I missed out in some ways that day but I began to learn my lesson, the lesson. Jesus is the One, the Messiah and in Him all our needs are met. To sit at his feet that day, every day, is the best worship I could ever offer him. It’s all he really wants.

So when Lazarus died that time and Jesus showed up a few days late, I just knew I needed to put away all the chores and run to him. I still have that common sense, bossy side. I mean, I did tell Jesus the practicalities of opening that tomb. How laughable when I think back on it. Jesus, he’s gonna stink! I said, like he didn’t know!

You know the rest though. Lazarus is still with us and that miracle chipped away another huge chunk of my hard heart. Not only can he provide bread, he raises the dead.

And that was what I was before I trusted Jesus. Dead. But now, I’m alive and will be forever with Jesus thanks to his final gift of himself… his Spirit in me. Then one day, even more, a reunion.

I could go on and on Luke. How much time do you have?

Slowing Down

The first few days of January is the time for me to slow down. Our town is relatively quiet. There are New Year’s events but mostly I stay home with some or all of my children while my husband works a conference.

Generally, I have longer times reading my Bible in the morning and I stay up late (way too late) reading good books. In the daytime I get a few things done while children play more than normal amounts of Xbox. I make some returns, pack up Christmas, think about Bible study plans for the spring, and generally slow down.

The phone chimes pretty rarely and just about absolutely nothing is on the calendar as far as appointments or meetings. I can wear the same thing multiple days if I want, as long as its clean, or I can wear all the things that are comfortable, even if they don’t match! Its divine…and uncomfortable at times.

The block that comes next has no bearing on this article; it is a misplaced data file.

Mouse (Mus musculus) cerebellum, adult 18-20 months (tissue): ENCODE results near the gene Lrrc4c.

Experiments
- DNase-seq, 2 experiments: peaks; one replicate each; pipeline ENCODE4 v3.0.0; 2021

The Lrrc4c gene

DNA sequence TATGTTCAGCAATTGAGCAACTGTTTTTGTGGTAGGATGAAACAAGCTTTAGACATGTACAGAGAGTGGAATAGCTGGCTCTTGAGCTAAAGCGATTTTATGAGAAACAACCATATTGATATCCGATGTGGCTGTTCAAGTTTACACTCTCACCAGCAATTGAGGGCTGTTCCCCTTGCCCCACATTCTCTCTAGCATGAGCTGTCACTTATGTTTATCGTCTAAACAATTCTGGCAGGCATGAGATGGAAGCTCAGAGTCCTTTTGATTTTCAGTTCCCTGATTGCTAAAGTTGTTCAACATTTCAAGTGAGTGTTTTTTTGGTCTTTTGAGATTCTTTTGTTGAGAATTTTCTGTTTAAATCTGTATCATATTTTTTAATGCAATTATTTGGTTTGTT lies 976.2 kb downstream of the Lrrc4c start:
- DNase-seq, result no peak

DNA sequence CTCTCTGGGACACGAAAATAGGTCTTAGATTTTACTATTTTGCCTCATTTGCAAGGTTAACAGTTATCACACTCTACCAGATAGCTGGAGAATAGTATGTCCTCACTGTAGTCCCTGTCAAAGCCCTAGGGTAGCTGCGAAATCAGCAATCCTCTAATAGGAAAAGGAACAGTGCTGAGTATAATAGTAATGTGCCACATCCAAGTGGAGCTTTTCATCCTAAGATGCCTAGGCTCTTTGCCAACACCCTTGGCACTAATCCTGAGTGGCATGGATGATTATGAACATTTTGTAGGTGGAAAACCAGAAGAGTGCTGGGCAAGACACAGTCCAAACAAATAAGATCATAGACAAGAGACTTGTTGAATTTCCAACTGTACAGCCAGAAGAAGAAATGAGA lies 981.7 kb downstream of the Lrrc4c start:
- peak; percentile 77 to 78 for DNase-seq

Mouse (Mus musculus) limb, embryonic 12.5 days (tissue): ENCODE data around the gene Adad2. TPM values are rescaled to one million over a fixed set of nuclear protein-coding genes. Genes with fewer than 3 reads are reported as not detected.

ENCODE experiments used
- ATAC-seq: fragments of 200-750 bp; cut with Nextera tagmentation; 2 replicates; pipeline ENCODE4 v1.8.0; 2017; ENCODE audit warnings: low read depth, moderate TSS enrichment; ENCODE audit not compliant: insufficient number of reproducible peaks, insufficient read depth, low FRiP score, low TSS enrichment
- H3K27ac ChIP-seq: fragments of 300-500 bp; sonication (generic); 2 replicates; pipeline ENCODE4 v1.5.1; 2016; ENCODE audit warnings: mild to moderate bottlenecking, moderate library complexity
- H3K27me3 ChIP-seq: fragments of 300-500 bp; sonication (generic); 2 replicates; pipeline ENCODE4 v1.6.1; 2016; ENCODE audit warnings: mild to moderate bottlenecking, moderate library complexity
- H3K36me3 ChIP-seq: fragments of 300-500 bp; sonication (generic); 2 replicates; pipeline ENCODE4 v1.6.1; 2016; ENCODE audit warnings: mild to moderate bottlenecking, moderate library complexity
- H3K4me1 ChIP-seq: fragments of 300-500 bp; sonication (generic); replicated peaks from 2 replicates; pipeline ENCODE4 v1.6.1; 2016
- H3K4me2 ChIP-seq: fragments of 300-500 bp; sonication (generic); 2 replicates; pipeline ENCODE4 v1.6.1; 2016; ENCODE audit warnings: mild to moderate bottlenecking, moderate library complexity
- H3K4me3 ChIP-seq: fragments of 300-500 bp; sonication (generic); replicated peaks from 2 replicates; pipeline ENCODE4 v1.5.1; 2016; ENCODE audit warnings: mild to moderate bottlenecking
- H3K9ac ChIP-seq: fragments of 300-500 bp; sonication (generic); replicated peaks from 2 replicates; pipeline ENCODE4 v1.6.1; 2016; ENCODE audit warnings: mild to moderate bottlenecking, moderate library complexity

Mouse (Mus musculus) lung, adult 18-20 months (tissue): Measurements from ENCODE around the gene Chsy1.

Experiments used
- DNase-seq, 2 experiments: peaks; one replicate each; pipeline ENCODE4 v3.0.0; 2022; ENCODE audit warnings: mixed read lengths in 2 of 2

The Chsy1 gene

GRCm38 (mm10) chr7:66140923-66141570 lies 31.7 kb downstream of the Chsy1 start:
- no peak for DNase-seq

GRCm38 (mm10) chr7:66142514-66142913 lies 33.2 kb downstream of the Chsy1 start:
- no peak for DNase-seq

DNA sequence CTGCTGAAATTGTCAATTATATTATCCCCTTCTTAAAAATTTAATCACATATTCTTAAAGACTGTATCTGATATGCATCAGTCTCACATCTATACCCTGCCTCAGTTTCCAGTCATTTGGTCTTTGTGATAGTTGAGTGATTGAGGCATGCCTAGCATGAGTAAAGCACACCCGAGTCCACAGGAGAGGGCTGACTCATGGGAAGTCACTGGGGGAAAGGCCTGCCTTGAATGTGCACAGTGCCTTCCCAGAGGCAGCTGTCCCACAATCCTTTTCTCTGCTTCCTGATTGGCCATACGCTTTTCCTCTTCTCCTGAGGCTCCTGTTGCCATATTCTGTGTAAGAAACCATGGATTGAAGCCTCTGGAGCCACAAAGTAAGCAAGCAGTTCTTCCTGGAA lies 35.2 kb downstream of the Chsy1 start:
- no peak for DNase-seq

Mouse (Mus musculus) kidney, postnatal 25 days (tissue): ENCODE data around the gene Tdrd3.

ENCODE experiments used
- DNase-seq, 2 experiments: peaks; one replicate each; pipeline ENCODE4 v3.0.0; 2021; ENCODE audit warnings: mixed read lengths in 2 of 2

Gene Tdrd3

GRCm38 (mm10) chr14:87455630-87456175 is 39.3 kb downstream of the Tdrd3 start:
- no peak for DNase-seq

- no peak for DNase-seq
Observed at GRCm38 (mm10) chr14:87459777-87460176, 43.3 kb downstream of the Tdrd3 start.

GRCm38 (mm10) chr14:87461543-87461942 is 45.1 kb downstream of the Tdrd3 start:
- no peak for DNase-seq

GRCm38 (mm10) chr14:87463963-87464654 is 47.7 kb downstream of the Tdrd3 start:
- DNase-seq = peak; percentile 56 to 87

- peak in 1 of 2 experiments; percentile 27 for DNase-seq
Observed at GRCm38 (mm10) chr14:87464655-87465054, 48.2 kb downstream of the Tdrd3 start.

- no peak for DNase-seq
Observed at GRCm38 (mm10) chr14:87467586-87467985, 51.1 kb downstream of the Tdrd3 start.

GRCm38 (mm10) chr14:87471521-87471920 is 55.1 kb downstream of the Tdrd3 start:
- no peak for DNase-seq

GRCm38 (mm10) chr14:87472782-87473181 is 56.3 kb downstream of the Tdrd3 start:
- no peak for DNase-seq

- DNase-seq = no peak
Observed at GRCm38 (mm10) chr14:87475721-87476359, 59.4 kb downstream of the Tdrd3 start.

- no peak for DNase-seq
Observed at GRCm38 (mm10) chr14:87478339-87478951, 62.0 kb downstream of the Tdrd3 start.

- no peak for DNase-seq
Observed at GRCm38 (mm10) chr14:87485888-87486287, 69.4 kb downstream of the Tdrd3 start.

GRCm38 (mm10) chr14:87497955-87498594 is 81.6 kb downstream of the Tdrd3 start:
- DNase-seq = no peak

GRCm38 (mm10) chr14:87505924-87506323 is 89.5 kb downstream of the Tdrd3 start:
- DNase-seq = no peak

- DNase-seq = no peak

I realize during this time how much I like to do things to feel worthwhile. Spending the time with myself is like looking someone in the face for just a little longer than is socially acceptable. It’s a bit uncomfortable and revealing.  And, I think it is absolutely necessary to slow down enough to look yourself in the face long and hard at least once a year.img_6469

When I slow down I relearn stuff about myself. I regain my affection for cooking. It actually occurs to me that I would like to try a new recipe that I wouldn’t enjoy tackling when school is in session and life is busy. I stack up scheduled posts on my blog.

Slowing down restores my spiritual health. Reading the Bible a little longer and without much of an agenda is like having a date with my husband where there’s nothing we have to get at the store or plan and there’s no time we have to be home. It’s just free time together.

My life is a little peculiar in that it is very seasonal and shifts very quickly from a lot of people intensive time and scheduling then changes to working on more back burner stuff like planning and development. Then, we take the 6 week work related trip most summers! Not everyone has that kind of work.

So, how do you take time to face yourself? Consider wrestling with this question and figuring out some creative solutions like taking a day off for a long weekend spent without obligations. Or, wipe a week clear of anything that doesn’t absolutely have to be done. For a tax accountant, that won’t be April, but there’s probably a few days somewhere that the cycle of the job is at a low ebb.

It’s taken living in the U.S. for almost 5 years and our current home almost 4, to discover some rhythms. That’s one of the hard things about a move internationally, a change in jobs, or a significant life change like becoming a mother or kids going to school or leaving the nest. There are new rhythms and it takes at least 2 years to figure them out!

The first year, everything is new and I constantly adjusted. The second year, I remembered the first year and tried to figure out what was an every year thing, or an anomaly. The third year solidified some distinct patterns to life like this first week of the year slow down.

I’m glad I have it because next month our oldest kid gets her learner’s permit. Hopefully all these stored up reserves will be enough! She swears she is going to drive like a grandma and we need to worry about our middle kid who has some Michael Schumacher speed in him.

We will see. He’s 2 years away from a permit so I have 2 more slow downs before he drives.